Three Ohio counties have agreed to the Unmanned Aerial Vehicle purchase in order to conduct searches and survey crime scenes.
(TNS) -- A trio of law enforcement agencies wants to buy a small unmanned aircraft system, commonly known as a drone, to use for searches and other police work.
Toledo police Chief George Kral, Lucas County Sheriff John Tharp, and Oregon police Chief Mike Navarre signed a memorandum of understanding in March. The three departments will split the $75,399 cost for the Lockheed Martin Indago sUAS. Toledo and Oregon police would each pay 45 percent, with the sheriff’s office paying the remaining 10 percent
Chief Navarre has asked Oregon City Council for authorization to buy the drone. It was discussed Monday night at a public safety committee meeting, but no decisions were made on the purchase. The other entities would reimburse the city of Oregon. Toledo City Council and the Lucas County Commissioners have yet to discuss the matter.
“I think technology is the future,” Chief Navarre said. “These are going to be very commonplace in not just police departments, but fire departments also. The uses for unmanned aircraft in public safety are unlimited.”
He said the drone would assist in several instances, including barricade and hostage situations, fires, and search and rescue efforts, especially in the water. The three departments teaming up to buy the drone are responsible for more than 250 square miles of water between Maumee Bay and Lake Erie.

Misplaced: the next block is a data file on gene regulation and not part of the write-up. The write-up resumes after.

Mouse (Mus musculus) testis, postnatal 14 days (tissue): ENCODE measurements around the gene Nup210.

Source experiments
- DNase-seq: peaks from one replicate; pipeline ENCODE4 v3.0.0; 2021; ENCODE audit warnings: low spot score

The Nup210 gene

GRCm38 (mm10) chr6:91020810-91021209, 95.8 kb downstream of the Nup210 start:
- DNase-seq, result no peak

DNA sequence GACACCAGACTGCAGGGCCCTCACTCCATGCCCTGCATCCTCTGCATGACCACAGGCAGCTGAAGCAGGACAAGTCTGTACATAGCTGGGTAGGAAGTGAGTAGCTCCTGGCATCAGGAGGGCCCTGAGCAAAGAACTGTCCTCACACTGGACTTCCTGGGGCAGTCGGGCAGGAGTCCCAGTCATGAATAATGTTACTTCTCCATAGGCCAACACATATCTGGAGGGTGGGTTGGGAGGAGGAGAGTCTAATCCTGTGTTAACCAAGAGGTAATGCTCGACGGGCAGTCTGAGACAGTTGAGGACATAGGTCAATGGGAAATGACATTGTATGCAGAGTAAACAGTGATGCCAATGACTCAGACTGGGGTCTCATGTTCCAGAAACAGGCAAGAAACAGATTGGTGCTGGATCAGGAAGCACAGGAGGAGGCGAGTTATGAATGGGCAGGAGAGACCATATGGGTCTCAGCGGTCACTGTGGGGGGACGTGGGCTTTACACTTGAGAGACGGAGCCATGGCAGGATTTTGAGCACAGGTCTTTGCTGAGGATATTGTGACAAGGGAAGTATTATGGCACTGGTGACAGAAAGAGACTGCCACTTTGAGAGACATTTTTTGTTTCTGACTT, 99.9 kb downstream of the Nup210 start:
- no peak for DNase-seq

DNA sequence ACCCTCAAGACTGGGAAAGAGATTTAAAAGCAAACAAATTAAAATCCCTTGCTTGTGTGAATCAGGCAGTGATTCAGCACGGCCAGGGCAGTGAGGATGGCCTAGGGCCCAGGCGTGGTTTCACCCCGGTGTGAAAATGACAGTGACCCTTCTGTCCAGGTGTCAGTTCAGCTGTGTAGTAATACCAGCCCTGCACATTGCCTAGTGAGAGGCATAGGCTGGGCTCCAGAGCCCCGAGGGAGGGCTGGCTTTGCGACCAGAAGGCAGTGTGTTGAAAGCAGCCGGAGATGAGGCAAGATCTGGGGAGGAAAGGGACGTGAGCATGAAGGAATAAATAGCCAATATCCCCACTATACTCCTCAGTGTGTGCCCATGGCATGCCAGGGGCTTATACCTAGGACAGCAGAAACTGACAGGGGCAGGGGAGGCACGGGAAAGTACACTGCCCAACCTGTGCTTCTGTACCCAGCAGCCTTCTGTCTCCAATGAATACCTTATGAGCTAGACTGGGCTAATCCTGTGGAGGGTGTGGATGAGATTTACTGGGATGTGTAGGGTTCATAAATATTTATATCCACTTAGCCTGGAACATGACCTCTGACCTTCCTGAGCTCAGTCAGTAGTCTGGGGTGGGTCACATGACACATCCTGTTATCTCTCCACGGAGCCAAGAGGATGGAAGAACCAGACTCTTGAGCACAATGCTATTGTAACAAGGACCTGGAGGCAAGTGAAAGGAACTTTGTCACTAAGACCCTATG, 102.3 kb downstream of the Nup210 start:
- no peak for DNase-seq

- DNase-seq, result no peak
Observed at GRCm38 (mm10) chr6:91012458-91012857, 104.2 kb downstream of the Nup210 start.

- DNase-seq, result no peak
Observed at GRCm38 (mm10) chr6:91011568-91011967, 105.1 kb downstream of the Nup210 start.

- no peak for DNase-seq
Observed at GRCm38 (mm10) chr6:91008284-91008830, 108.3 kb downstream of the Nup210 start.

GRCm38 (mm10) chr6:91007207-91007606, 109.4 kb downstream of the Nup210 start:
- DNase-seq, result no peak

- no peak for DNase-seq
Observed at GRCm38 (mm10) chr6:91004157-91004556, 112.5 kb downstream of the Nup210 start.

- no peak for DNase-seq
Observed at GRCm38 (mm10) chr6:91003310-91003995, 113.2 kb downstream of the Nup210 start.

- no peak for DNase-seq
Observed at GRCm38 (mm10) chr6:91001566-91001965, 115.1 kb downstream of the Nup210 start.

“It does from the sky in about 30 minutes what it would take a person on the ground six or seven hours to do,” Mr. Navarre said.
The model is built to military specifications and can fly in weather helicopters can’t. The drone’s infrared technology would guide firefighters, allowing them to attack the hottest spots in blazes.
Mr. Navarre said the process to obtain a certificate of authorization from the Federal Aviation Administration is under way. He also applied for a $100,000 state grant.
Training for six officers from the three departments can begin when the FAA gives its final approval, which takes about 60 days from the time the application is sent.
Mr. Kral said Toledo’s share is contingent upon Toledo City Council’s approval and the passage of the city’s capital improvement plan, but the police and fire departments are highly interested.
“We’d be remiss as police chiefs to not utilize technology when it becomes available,” Mr. Kral said. “And I’m sure once we get some success stories, we’ll find other innovative uses for them we’re not even considering right now.”
The Ottawa County Sheriff’s Office has expressed interest in joining the consortium.
©2016 The Blade (Toledo, Ohio) Distributed by Tribune Content Agency, LLC.